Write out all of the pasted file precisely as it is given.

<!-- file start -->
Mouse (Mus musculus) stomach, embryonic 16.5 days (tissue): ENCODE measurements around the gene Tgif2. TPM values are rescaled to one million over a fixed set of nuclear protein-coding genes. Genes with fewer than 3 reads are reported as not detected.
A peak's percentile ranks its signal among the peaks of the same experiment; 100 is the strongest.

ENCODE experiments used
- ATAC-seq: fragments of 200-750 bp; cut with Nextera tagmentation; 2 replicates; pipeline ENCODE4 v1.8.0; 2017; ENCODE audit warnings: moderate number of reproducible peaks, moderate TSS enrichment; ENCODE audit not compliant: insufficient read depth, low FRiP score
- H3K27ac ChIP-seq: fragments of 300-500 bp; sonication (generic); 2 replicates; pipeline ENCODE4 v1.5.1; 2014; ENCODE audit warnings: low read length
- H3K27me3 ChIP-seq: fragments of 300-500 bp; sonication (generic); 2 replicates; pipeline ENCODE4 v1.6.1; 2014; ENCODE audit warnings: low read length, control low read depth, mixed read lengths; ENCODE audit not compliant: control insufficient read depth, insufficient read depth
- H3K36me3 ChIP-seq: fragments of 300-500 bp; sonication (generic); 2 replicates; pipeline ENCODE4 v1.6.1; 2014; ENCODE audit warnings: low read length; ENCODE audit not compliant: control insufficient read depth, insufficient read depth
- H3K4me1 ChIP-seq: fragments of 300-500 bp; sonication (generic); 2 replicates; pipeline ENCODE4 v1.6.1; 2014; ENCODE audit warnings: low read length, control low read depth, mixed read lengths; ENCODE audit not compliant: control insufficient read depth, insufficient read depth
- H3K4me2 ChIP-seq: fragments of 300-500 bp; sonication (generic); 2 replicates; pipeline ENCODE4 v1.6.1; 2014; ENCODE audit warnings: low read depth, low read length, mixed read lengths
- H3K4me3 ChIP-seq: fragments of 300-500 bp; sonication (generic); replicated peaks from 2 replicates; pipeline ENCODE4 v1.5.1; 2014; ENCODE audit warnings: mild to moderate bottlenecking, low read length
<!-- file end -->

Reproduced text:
Mouse (Mus musculus) stomach, embryonic 16.5 days (tissue): ENCODE measurements around the gene Tgif2. TPM values are rescaled to one million over a fixed set of nuclear protein-coding genes. Genes with fewer than 3 reads are reported as not detected.
A peak's percentile ranks its signal among the peaks of the same experiment; 100 is the strongest.

ENCODE experiments used
- ATAC-seq: fragments of 200-750 bp; cut with Nextera tagmentation; 2 replicates; pipeline ENCODE4 v1.8.0; 2017; ENCODE audit warnings: moderate number of reproducible peaks, moderate TSS enrichment; ENCODE audit not compliant: insufficient read depth, low FRiP score
- H3K27ac ChIP-seq: fragments of 300-500 bp; sonication (generic); 2 replicates; pipeline ENCODE4 v1.5.1; 2014; ENCODE audit warnings: low read length
- H3K27me3 ChIP-seq: fragments of 300-500 bp; sonication (generic); 2 replicates; pipeline ENCODE4 v1.6.1; 2014; ENCODE audit warnings: low read length, control low read depth, mixed read lengths; ENCODE audit not compliant: control insufficient read depth, insufficient read depth
- H3K36me3 ChIP-seq: fragments of 300-500 bp; sonication (generic); 2 replicates; pipeline ENCODE4 v1.6.1; 2014; ENCODE audit warnings: low read length; ENCODE audit not compliant: control insufficient read depth, insufficient read depth
- H3K4me1 ChIP-seq: fragments of 300-500 bp; sonication (generic); 2 replicates; pipeline ENCODE4 v1.6.1; 2014; ENCODE audit warnings: low read length, control low read depth, mixed read lengths; ENCODE audit not compliant: control insufficient read depth, insufficient read depth
- H3K4me2 ChIP-seq: fragments of 300-500 bp; sonication (generic); 2 replicates; pipeline ENCODE4 v1.6.1; 2014; ENCODE audit warnings: low read depth, low read length, mixed read lengths
- H3K4me3 ChIP-seq: fragments of 300-500 bp; sonication (generic); replicated peaks from 2 replicates; pipeline ENCODE4 v1.5.1; 2014; ENCODE audit warnings: mild to moderate bottlenecking, low read length